Some things are clear. The number of abortions is related to the law, but it is also related to underlying socio-economic conditions – poverty, economic opportunity, social cohesion, the adequacy of healthcare. While abortion rates in the United States have been trending downwards since the 1970s, the steepest rate of decrease took place during the Clinton administration.
On the other hand, there is no doubt that legal restrictions on abortion will also reduce abortion rates.
With this in mind, I thought I would share the results of two interesting new studies.
The first shows that abortion rates in Massachusetts dropped by 17 percent after the introduction of Romney’s healthcare reform. Given that the Affordable Care Act is almost identical to the Romney plan, and has some explicit pro-life measures and protections that the Romney plan did not have, we might expect the same outcome at the national level in the years ahead.
The second study tries to estimate the impact on abortion rates from overturning Roe v. Wade. It finds that the most likely outcome is that 31 states ban abortion, and that the overall abortion rate falls by 15 percent. If only 17 states banned abortion, the rate would only fall by 6 percent. In the most optimistic scenario – all but four states banned abortion – the rate would still only fall by 29 percent. That’s basically the best we can hope for.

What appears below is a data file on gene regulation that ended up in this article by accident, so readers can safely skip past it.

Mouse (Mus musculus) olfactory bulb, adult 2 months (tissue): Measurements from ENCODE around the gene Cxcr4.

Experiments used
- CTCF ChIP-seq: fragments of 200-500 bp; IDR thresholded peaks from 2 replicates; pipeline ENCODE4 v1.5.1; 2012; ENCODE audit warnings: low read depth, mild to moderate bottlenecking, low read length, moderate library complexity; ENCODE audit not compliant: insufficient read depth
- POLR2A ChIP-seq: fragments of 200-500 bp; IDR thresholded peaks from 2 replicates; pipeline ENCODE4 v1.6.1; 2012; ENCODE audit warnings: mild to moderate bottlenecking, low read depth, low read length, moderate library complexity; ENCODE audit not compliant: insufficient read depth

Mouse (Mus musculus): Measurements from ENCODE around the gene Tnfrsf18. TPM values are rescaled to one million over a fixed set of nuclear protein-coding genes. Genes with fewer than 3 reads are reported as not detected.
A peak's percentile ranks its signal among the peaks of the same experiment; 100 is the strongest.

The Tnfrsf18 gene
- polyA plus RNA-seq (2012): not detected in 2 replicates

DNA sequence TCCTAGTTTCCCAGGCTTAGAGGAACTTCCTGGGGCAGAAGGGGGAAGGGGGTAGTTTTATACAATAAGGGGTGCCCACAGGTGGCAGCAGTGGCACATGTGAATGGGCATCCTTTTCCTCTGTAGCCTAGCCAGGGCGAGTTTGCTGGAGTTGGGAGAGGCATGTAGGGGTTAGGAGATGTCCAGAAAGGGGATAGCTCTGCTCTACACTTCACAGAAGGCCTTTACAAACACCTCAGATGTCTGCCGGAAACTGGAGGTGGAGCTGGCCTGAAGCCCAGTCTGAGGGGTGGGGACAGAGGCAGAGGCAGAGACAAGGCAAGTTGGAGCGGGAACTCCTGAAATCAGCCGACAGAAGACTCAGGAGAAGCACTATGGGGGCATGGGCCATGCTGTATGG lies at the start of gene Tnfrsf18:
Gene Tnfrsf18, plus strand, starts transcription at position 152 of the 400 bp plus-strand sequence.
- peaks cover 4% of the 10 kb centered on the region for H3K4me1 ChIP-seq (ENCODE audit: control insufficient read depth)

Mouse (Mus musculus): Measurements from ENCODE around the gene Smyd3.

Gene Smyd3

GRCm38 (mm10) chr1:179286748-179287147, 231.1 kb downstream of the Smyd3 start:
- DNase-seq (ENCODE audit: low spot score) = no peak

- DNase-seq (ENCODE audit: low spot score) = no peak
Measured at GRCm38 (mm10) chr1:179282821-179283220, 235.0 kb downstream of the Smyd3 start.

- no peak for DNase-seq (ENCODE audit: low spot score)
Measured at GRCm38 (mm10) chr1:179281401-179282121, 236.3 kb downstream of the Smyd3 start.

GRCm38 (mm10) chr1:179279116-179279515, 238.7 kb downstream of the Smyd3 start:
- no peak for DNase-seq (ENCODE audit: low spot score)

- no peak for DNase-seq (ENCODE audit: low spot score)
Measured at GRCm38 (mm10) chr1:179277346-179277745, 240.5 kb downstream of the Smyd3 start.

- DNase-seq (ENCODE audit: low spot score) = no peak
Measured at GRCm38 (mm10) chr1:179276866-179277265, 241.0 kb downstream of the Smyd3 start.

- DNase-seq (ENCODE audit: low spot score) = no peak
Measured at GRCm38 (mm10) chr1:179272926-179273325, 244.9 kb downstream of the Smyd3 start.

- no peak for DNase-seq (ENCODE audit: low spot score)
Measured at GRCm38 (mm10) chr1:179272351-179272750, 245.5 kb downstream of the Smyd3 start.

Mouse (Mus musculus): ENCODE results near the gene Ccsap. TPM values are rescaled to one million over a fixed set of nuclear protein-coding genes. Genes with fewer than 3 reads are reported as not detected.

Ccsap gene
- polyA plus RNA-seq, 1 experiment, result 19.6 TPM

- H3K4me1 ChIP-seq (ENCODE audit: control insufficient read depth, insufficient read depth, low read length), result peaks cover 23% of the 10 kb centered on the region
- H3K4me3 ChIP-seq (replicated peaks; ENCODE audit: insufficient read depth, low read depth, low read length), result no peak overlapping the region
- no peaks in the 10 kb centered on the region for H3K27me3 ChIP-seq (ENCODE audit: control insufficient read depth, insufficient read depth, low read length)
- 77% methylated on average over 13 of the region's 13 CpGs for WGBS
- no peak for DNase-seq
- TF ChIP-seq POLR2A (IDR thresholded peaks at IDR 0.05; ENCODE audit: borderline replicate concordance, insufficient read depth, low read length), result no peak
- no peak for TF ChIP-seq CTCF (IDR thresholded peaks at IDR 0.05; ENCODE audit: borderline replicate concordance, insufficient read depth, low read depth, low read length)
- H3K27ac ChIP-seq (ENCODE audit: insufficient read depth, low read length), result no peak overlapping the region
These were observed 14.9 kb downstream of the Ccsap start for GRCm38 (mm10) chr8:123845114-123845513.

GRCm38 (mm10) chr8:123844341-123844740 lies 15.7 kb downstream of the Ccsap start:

So if you focus solely on the simple reduction in abortion rates, it might well be the case that eliminating the healthcare scandal could have a bigger impact than overturning Roe v. Wade. And that’s before we even consider the other policies that would reduce poverty and socio-economic discrepancies.
I think the Declaration on Procured Abortion says it best:
“One can never approve of abortion; but it is above all necessary to combat its causes. This includes political action, which will be in particular the task of the law. But it is necessary at the same time to influence morality and to do everything possible to help families, mothers and children.”
For Catholics, this again points to the “both/and” nature of our public witness. Yes, we must seek to protect all life, including unborn life, through the force of law. The teaching on that is quite clear. But we are also called upon to build the kind of just society that does not push women and families into considering these awful choices. So by all means, fight for the repeal of Roe v. Wade. But do not put all of your eggs in one basket. And in particular, do not fight for the kinds of policies that would increase abortion – policies such as repealing the Affordable Care Act or the Ryan plan of gutting Medicaid (causing about 30 million people to lose coverage) and basic social safety nets.
At the end of the day, being “pro-life” should actually mean something. Clearly, you cannot really call yourself pro-life if you defend a legal “right” to abortion, no matter how good your policies are in other areas. But likewise, you cannot call yourself “pro-life” if your focus begins and ends with Roe v. Wade, and you actually support policies that make poverty or the health care crisis worse.